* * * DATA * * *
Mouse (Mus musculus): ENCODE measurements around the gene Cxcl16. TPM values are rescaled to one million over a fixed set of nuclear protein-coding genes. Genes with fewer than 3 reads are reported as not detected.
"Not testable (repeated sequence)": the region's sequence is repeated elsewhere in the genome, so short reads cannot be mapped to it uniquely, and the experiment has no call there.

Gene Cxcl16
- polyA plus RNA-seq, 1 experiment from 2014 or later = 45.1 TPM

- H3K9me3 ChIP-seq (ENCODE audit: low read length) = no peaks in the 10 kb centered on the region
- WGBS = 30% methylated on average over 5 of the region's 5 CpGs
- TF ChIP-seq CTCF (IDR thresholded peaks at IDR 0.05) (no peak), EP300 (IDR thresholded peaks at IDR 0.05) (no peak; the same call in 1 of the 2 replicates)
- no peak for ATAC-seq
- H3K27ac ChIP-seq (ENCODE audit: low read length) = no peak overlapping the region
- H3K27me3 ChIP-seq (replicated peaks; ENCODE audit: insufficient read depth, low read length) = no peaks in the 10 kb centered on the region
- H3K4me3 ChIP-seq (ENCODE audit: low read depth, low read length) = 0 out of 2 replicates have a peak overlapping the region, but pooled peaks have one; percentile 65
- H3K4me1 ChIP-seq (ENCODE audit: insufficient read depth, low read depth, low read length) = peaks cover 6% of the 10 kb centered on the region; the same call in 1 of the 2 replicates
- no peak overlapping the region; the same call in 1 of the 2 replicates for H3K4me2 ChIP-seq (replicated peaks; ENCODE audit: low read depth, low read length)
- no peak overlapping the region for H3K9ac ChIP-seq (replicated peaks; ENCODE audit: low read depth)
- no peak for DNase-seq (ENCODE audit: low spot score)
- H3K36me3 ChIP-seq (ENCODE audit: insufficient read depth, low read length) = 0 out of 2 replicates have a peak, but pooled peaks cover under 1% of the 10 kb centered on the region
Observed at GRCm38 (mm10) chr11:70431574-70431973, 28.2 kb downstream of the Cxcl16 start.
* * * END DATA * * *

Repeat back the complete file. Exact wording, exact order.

Mouse (Mus musculus): ENCODE measurements around the gene Cxcl16. TPM values are rescaled to one million over a fixed set of nuclear protein-coding genes. Genes with fewer than 3 reads are reported as not detected.
"Not testable (repeated sequence)": the region's sequence is repeated elsewhere in the genome, so short reads cannot be mapped to it uniquely, and the experiment has no call there.

Gene Cxcl16
- polyA plus RNA-seq, 1 experiment from 2014 or later = 45.1 TPM

- H3K9me3 ChIP-seq (ENCODE audit: low read length) = no peaks in the 10 kb centered on the region
- WGBS = 30% methylated on average over 5 of the region's 5 CpGs
- TF ChIP-seq CTCF (IDR thresholded peaks at IDR 0.05) (no peak), EP300 (IDR thresholded peaks at IDR 0.05) (no peak; the same call in 1 of the 2 replicates)
- no peak for ATAC-seq
- H3K27ac ChIP-seq (ENCODE audit: low read length) = no peak overlapping the region
- H3K27me3 ChIP-seq (replicated peaks; ENCODE audit: insufficient read depth, low read length) = no peaks in the 10 kb centered on the region
- H3K4me3 ChIP-seq (ENCODE audit: low read depth, low read length) = 0 out of 2 replicates have a peak overlapping the region, but pooled peaks have one; percentile 65
- H3K4me1 ChIP-seq (ENCODE audit: insufficient read depth, low read depth, low read length) = peaks cover 6% of the 10 kb centered on the region; the same call in 1 of the 2 replicates
- no peak overlapping the region; the same call in 1 of the 2 replicates for H3K4me2 ChIP-seq (replicated peaks; ENCODE audit: low read depth, low read length)
- no peak overlapping the region for H3K9ac ChIP-seq (replicated peaks; ENCODE audit: low read depth)
- no peak for DNase-seq (ENCODE audit: low spot score)
- H3K36me3 ChIP-seq (ENCODE audit: insufficient read depth, low read length) = 0 out of 2 replicates have a peak, but pooled peaks cover under 1% of the 10 kb centered on the region
Observed at GRCm38 (mm10) chr11:70431574-70431973, 28.2 kb downstream of the Cxcl16 start.